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Here are eight tricks to capture that storybook sunset photo you’ve been chasing.
Often one of the most breathtaking images no matter where in the world you are, a sunset can (literally) set the scene for big moments, romantic or otherwise. We all love a great sunset pic and sometimes a random shot will turn out pretty incredible.
But how do you ensure an epic frame or an Instagram-worthy shot? Below are eight tricks for seizing the day and that storybook sunset photography you’ve been chasing.
If the forecast is 60 percent rain, chances are you’re not going to snag that perfect shot you were looking for. It doesn’t take much to to plan a day or two in advance. Choose a location and a time to visit, and make sure you know when the sun will be setting. You’ll have about a half hour window as it fades into the distance, so arriving a bit early (45 minutes or so) is key.
When in doubt, use an app. The Photographer’s Ephemeris allows you to find sunset (and sunrise) times and locations. Its Skyfire feature also predicts a sunset’s intensity.
Photo by Kah-Wai Lin
One of the first things we learn as photographers is the rule of thirds. It applies to sunset pics and landscape photos as well. One way to do it is placing the horizon along the bottom third of your image (or the top third), and any focal point (a person, bird, boat, etc.) off center. This will make for a nice image every time.
Of course, don’t let the rules get in the way of your creativity. If you’ve got the shot you want, go for it, even if it doesn't necessarily follow the rules.
When you underexpose your shot (even for a stop or two), this allows for a richer, more dramatic photograph. All those pinks, purples and oranges will appear more saturated and even more sublime.
When the light is bright enough, handheld shooting is OK, but there’s nothing worse than thinking you got “the one” and then realizing your photo actually ended up blurry or not fully in focus. Make sure your camera is still by using a tripod, especially when shooting at longer shutter speeds.
If you’ve got shaky hands, use a timer or a wireless shutter remote.
This sounds like a silly reminder, but you’d be surprised… people tend to forget and a clean lens is oftentimes the difference between a crisp, clean shot and one that looks dull, dirty and even unfocused.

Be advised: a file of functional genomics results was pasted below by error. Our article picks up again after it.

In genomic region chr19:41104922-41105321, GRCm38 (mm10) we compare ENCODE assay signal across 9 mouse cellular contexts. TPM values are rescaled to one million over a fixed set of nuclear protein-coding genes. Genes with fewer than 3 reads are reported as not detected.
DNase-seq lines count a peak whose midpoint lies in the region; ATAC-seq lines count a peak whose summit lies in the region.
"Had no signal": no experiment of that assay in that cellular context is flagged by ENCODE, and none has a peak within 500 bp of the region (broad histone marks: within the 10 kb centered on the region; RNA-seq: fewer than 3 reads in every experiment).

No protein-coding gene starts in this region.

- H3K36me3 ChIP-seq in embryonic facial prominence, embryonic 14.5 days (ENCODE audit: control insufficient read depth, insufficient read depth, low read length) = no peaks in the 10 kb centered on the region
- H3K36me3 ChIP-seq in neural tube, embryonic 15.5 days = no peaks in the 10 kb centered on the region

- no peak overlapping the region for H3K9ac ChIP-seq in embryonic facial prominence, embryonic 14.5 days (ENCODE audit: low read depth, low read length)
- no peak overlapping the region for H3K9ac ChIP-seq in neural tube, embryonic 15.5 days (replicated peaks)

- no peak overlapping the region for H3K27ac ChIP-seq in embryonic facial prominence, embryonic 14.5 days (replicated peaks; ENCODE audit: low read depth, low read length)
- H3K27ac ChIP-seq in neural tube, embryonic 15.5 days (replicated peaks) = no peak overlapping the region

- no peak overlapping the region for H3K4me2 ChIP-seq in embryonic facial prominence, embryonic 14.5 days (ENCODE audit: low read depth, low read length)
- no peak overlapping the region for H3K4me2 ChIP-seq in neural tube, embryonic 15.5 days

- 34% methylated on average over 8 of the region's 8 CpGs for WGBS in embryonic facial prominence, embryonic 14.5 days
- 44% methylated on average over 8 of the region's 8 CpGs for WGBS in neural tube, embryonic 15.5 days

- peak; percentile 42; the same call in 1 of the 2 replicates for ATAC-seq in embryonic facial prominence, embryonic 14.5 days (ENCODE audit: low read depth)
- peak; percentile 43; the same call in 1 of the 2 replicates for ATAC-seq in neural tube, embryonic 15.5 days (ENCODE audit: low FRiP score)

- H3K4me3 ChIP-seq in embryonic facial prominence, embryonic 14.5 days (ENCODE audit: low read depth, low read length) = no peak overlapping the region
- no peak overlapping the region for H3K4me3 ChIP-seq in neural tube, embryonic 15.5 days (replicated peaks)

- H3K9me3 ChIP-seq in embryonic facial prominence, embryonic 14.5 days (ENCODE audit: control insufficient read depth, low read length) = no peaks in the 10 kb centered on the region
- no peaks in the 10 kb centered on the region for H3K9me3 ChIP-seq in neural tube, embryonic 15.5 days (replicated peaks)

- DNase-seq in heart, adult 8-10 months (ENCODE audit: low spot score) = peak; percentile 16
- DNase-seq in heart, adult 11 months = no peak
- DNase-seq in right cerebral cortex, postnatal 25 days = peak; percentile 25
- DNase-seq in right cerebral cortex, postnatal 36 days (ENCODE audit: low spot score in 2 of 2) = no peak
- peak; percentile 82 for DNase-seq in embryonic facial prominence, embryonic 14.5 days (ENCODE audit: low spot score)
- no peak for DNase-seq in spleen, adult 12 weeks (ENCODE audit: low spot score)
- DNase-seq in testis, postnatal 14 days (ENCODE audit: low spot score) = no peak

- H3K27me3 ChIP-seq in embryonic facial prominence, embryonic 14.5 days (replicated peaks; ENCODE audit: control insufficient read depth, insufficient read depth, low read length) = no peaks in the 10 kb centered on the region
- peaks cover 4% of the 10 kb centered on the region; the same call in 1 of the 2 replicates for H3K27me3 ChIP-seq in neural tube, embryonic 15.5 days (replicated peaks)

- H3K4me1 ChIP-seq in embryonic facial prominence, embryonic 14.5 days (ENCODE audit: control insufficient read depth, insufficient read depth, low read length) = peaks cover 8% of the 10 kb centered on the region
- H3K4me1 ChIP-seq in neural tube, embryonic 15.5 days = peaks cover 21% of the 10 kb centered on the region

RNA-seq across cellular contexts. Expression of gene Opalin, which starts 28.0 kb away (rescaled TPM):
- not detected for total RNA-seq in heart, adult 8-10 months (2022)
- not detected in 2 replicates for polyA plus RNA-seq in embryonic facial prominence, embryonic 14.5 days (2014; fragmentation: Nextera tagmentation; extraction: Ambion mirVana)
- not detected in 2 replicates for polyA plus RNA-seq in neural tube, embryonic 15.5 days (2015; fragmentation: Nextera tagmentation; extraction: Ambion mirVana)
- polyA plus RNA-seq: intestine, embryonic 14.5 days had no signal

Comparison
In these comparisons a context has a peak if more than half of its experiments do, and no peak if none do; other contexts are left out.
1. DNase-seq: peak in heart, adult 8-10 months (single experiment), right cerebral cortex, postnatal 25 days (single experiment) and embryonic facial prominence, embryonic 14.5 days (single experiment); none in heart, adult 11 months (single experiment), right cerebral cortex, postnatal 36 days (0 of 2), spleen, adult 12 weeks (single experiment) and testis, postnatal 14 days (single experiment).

It can be difficult for a camera to autofocus when natural light is too bright. Setting your focus to manual allows you to capture a shot that’s clear. If manual focus feels like a challenge, set your camera to its Sunset Scene Mode, if available, until you get the hang of working with the manual focus. This mode typically sets focus to infinity and uses the smallest aperture on your camera so that all the elements in your shot are in focus.
Photo by Nuttawut Uttamaharad
By finding something interesting in the foreground (sky alone isn’t always very exciting), you can add depth to your photo. Whether it’s a bird, ocean waves, a boat, or an inanimate object on the sand, you’re guaranteed to produce a more complex image when adding compelling elements to your image.
Last but not least, wait a while and have a bit of patience. The sky continues to change colors even after the sun’s gone down. Sometimes the best images are captured during the “second” sunset. Twenty minutes or so after sunset is when the sky could be at its brightest and most beautiful.
Also, try turning around. Sometimes we focus on the very obvious, or what’s right in front of us. By turning around and snapping some pics, you’ll be able to capture that warm light so many of us miss.
For more tips on sunset photography, check out our post on How to Get the Most Out of Your Sunset Photography. Top photo by Skylum ambassador Kah-Wai Lin.
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